You could take one of your customers and write a case study – using their particular issues and concerns to illustrate your organisation’s approach, products and services. Make sure you tell as much of the story as possible in their words. Here’s an article I wrote not long ago about case studies that will help.

And here is another useful article about all the different kinds of posts you could write. Bear in mind that not all of them are suitable for a first post.

How to approach the content

So you have a topic, but how should you go about the post? A good approach is to start with the end. What is the point you want to make? What is the message? What is the benefit to the reader; the useful conclusion that will help make their lives easier? Start with that and work back.

At the beginning of the article, it is usual to lay out the current landscape, or the problem or question your article is going to answer.

Then create a journey. Write down all the major steps to get from that beginning to the end. Remember, you don’t have to write in a linear way – a straight line from start to end. It is often better to write in sections. Once you’ve written down all the steps in the journey, take the one you know the most about and write about it. Build your article in sections. You can always go back and edit it to flow more smoothly once you have it all down.

Practical advice

When you write about a subject that you are passionate about or have a lot to say about, it is easy to write very long sentences. (There are some in this very post - see if you can find them!) This is especially easy to fall into with technical writing.

So watch out for long sentences. Often these can be broken down by adding a full stop instead of a comma, and then starting a new sentence. Equally, some writers can write in very short, staccato-like, sentences. This can break up thoughts. Be disruptive. Feel rushed. And is also to be avoided. Unless done for effect. Like this.

I’ve been writing a few posts recently about the importance of images - so choosing a good image is essential for your first post. It will set the tone for the article and potentially attract the reader’s eye.

You are not alone

Most people in business have colleagues, bosses, and employees in the same office. Use these resources. Get someone whose opinion you trust to read a draft of your blog before you publish it. Maybe run it by a customer or even a supplier if you value their opinion.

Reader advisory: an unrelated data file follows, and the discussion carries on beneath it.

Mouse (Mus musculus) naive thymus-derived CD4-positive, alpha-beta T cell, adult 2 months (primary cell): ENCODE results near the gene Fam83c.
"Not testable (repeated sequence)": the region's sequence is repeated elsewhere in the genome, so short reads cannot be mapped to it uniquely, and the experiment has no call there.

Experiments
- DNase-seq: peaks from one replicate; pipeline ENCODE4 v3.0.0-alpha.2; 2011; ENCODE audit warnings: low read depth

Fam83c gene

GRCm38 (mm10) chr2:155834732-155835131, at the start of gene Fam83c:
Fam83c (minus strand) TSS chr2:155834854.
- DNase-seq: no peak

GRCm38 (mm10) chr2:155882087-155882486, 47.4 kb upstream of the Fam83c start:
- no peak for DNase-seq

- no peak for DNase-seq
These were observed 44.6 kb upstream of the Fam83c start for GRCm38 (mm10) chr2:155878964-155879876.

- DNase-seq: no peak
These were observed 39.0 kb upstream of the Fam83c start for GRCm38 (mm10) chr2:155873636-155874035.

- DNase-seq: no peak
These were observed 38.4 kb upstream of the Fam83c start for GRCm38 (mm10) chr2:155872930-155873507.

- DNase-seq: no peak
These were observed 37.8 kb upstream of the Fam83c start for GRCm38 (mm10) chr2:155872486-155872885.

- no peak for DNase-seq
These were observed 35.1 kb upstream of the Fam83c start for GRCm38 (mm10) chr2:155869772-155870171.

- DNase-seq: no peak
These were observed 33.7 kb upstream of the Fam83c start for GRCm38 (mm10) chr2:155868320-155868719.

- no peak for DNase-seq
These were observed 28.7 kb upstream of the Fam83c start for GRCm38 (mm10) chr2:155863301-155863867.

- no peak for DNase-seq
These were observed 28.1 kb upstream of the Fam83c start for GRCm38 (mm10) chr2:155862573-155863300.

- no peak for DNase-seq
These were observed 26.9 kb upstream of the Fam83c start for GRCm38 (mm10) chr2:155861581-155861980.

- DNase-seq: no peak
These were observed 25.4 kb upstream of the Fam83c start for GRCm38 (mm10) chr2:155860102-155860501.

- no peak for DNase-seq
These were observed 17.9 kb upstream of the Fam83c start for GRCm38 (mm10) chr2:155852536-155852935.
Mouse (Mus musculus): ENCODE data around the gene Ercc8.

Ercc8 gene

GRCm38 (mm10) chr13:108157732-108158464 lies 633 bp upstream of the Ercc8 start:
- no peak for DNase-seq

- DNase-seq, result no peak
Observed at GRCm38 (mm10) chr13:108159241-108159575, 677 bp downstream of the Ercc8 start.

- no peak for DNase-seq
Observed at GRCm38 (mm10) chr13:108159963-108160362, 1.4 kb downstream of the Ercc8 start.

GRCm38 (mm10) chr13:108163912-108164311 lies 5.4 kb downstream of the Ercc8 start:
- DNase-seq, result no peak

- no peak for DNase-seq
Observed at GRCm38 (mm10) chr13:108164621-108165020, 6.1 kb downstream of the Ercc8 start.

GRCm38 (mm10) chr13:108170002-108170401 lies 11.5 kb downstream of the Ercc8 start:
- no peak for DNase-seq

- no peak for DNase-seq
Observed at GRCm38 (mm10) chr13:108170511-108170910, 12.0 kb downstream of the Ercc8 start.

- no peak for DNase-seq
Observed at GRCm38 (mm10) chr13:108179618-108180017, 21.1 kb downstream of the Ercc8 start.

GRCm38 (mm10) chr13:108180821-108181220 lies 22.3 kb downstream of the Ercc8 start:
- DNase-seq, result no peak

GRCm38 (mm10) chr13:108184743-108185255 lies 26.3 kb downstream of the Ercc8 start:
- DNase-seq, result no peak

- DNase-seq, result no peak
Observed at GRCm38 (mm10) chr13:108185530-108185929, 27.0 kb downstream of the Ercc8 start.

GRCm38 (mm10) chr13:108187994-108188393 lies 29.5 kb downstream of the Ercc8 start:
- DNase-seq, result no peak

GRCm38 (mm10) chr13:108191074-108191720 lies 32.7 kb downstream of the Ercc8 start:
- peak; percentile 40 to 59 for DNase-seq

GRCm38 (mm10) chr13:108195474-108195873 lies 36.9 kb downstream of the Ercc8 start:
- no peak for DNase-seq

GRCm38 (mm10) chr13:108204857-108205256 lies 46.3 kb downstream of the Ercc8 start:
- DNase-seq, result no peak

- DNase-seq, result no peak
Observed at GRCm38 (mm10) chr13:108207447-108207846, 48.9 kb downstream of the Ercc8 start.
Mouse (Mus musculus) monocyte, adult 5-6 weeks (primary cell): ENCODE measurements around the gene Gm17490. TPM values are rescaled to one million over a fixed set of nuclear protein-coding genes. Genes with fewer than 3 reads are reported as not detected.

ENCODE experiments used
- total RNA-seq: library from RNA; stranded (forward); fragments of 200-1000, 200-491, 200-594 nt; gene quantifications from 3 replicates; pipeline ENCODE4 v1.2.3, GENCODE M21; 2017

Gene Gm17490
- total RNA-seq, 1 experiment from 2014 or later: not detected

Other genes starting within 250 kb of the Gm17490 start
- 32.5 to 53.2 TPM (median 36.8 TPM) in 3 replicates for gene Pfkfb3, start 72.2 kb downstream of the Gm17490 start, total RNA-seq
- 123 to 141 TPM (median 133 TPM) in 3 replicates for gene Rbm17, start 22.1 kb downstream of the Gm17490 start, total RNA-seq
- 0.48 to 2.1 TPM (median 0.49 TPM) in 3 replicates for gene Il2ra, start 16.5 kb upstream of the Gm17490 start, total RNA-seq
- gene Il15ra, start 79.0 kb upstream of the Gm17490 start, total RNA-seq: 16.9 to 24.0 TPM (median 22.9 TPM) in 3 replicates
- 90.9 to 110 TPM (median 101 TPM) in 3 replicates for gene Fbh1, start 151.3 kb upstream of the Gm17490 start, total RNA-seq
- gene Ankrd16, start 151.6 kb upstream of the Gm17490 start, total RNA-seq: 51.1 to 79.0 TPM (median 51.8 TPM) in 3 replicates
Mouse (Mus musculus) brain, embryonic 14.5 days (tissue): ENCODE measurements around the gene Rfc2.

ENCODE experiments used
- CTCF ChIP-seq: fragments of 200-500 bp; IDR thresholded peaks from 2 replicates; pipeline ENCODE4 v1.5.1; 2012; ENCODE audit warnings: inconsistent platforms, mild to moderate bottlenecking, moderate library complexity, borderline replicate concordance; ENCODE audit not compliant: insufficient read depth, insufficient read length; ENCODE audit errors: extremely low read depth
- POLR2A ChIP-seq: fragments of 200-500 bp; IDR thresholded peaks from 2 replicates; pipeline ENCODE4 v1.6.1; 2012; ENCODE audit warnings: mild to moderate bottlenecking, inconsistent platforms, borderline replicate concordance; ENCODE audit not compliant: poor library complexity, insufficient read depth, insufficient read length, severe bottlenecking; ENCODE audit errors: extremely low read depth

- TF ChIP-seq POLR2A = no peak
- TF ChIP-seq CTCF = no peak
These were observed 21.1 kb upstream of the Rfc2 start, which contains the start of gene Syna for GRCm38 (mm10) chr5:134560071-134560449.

Most importantly, get someone with experience of proofreading to check it for spelling, grammar, punctuation and sense. Don't rely on the spell-checker in your writing application – it will not highlight misused words like "there" instead of "their" or minor mistakes like "ours" instead of "hours".

If you work with an agency – get them to help. At Equinet we are always happy to help our clients with their first steps on the path to regularly blogging – in fact, we usually insist on it! There is always support available from one source or another.

But don’t do this first. It is very important you write a post first before getting help. The post has to come from you. It needs to be your voice. And the more you write, the easier it will become.

Make sure you are genuine in your writing – don’t try too hard to develop a writing style that isn’t you. This isn’t fiction; you are not writing the next Harry Potter book.

Don’t gloss – speak plainly and simply. State the facts and don’t embellish, or worse, lie. Only the best writers can do that and get away with it! Readers can tell when you are not speaking from the heart and when you are not telling the truth.

Rewrite if necessary

First time writers will make mistakes – very few people get a perfect result the first time they attempt something new. So don’t get frustrated if you feel it’s going badly, or you are struggling with your spelling or grammar.

Some professional writers may write something, and it will be proofread and published just like that – but they are few and far between. Most business bloggers will write something, edit it, rewrite it, add things, take things out and generally spend time on a piece. So don’t be afraid to spend as much time re-writing as writing.

But conversely, try to get a sense of when a post is finished. Inevitably you will be working to a deadline, and even if you are not, your time will be valuable. It is always better to get a functional article out and published, rather than a perfect article sitting there still in draft form.

And the most important piece of advice…

The most important advice I can give you as a blogger – and it’s not mine alone as many professional writers will tell you this –  is just to start writing. Don’t worry about quality, spelling, grammar or even it making much sense – start writing. Don’t think too much – start writing.

Once you have a large chunk of words on the screen, you can go back and read them, edit them, change them and mould them into a great post.

So stop reading this - start writing!

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Topics: Content Marketing, Blogging, Writing Tips

Keith Errington

Written by Keith Errington

Keith has a unique mix of talents and experience in marketing and communications. He writes regularly for the Equinet blog on marketing, social media, and strategy.